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Absent Fathers, Cycles of Neglect and why Simply Providing for Children is not Nearly Enough.

For many while growing up, daddy’s arrival into the home set a tone of fear. Children would wait for their fathers to enter the living rooms after work, greet them and then head straight to their bedrooms.

As a child, I came to understand very early on that most fathers were barely ‘in touch’ with their children. Since my father was not the breadwinner of our home, he made up for it by trying to constantly look after us, caring for the home and ensuring that affairs outside of work ran smoothly. In contrast, many of my friends described strained relationships with their fathers. Some explained that they would not see them for days on end. Many others said that their fathers did not know all their names or their birthdays. In cases where both parents worked, many also found that they were closer to the domestic assistants who were paid to be their caretakers. One thing that is evident in many Nigerian childhood upbringing is that many parents are not emotionally available. Some reasons for this may include social conditioning and socioeconomic status. However, growing up around people who had wealthy families, I realized that even in families with fewer financial worries, a lot of children still had poor relationships with their parents.

In many homes, building a solid personal relationship with children is seen as the woman or wife’s responsibility. She is expected to raise children with manners, love and responsibility while men get the privilege to slack off completely regarding these. Many people will argue that this is as a result of the man working to make ends meet. However, men who are the providers in their home have the spare time to create bonds with their own friends, or even forge adulterous relationships. It becomes a severe issue as they get older when they crave bonds with their offspring and are unable to get through to them as a result of childhood neglect.

I know that for many people, daddy’s arrival into the home set a tone of fear. Children would wait for their fathers to enter the living rooms after work, greet them and then head straight to their bedrooms. Many adults would say that this helps foster respect, as children know that they should be studying instead of playing around. Daddy adds a strict routine and solemn presence in the house that the other parent (mum) might not. However, for children, bonding is directly correlated to ‘play’ time. It is almost impossible to make friends with a child in a way that does not include fun, carefree attitude and relaxation. Once a child receives the vibe that they cannot relax or be comfortable around you, they check out internally.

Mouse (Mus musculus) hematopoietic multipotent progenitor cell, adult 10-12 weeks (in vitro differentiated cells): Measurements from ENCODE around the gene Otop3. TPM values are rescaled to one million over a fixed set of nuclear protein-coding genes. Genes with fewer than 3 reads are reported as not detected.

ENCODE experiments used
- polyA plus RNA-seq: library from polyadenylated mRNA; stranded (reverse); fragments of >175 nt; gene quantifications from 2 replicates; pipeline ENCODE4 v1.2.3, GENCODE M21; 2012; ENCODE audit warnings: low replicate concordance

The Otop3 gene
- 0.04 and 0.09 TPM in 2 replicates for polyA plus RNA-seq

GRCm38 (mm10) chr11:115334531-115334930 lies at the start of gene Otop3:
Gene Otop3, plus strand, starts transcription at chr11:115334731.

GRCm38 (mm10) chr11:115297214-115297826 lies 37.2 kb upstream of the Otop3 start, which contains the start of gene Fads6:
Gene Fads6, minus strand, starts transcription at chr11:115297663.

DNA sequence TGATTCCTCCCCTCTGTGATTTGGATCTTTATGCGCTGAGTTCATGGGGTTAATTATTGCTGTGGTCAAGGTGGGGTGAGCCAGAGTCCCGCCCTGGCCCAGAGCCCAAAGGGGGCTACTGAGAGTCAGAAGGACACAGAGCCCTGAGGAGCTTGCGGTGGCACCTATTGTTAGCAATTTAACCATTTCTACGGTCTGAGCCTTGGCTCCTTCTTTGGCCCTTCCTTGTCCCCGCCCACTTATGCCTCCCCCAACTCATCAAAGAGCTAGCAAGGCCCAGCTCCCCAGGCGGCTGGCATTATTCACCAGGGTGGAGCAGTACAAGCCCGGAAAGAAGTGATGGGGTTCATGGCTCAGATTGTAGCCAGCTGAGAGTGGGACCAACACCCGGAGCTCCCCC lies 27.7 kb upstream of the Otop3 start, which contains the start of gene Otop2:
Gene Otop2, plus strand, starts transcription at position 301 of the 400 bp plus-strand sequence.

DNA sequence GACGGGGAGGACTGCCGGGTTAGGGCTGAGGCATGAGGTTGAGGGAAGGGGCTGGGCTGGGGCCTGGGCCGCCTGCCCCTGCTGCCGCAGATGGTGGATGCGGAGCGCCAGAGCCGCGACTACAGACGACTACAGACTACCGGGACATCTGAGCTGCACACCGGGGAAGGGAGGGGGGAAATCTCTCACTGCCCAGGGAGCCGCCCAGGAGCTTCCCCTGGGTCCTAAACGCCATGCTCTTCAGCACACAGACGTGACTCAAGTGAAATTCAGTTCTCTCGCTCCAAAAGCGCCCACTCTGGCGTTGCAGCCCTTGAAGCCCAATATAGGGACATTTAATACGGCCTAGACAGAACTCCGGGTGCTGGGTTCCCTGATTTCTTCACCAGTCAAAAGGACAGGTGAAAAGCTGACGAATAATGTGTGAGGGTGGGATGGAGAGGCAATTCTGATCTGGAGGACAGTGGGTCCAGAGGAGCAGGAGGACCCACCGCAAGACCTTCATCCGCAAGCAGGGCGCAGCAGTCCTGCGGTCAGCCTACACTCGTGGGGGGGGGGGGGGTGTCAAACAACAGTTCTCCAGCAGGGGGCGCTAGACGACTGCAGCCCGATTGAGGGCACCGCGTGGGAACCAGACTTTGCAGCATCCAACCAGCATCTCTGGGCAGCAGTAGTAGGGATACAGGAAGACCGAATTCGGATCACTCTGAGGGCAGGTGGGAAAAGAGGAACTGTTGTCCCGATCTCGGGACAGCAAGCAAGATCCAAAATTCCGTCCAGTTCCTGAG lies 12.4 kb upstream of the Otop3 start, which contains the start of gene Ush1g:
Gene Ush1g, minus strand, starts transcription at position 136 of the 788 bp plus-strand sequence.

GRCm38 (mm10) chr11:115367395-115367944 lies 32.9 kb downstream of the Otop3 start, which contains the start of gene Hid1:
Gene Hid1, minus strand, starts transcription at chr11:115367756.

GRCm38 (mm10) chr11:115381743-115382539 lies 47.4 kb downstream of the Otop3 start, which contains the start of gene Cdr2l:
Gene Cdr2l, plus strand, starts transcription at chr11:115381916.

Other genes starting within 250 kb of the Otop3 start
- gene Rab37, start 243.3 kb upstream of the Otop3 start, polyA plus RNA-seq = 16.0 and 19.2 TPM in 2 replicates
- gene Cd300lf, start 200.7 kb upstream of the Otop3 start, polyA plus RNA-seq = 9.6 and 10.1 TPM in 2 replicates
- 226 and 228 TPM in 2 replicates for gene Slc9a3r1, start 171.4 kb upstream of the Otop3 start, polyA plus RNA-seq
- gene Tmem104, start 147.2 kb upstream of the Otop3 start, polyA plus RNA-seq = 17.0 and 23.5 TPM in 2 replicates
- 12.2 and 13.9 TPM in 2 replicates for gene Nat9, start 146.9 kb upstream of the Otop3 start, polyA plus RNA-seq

In the future, confused fathers try to seek out relationships with children who are more or less strangers to them. A lot of children do not know their fathers and neither do their fathers know them. The relationship between child and father fluctuates between cordial at best and mortal enemies at worst. If the father is a bad spouse, which many Nigerian fathers are, then children also pick up on this. A bad spouse is not necessarily an abuser or a cheat, but the children may notice that their dad is neglectful of everybody’s needs but his own. Children may also notice that their dad is completely unaffectionate with everybody in the family. Hugs are few and far between, parents do not kiss and show love to one another which then permeates into the love they show towards their children.

In such cases, the best thing for fathers to do is to begin to evaluate the elationship they have with their children as early as possible. Even though the foundation is not there, it is important to build from whatever point you realize your relationship with your child is strained. Seek the approval of your children and be unashamed in doing so. Take your children out on little dates, either to amusement parks or child friendly restaurants. Hug them often and let them express themselves to the fullest. If they have left the homes, arrange holidays or get-togethers which bring them in close contact with you. Listen with intention to their stories and try not to get angry, interrupt or interject with ‘fatherly advice’.

Try not to stifle their passions or intimidate them as a result of strict parenting. Gain knowledge about them such as what gifts they might like or if they have any allergies. Update yourself on their medical information. It should be a shame to visit a hospital and be unable to get your child informed medical care without the presence of their mother. Do not let pride or toxic opinions from other ill-informed fathers dissuade you from showing your children tender love and care. Your child seeing you as an authority figure can be beneficial, but them genuinely loving you is even more important.

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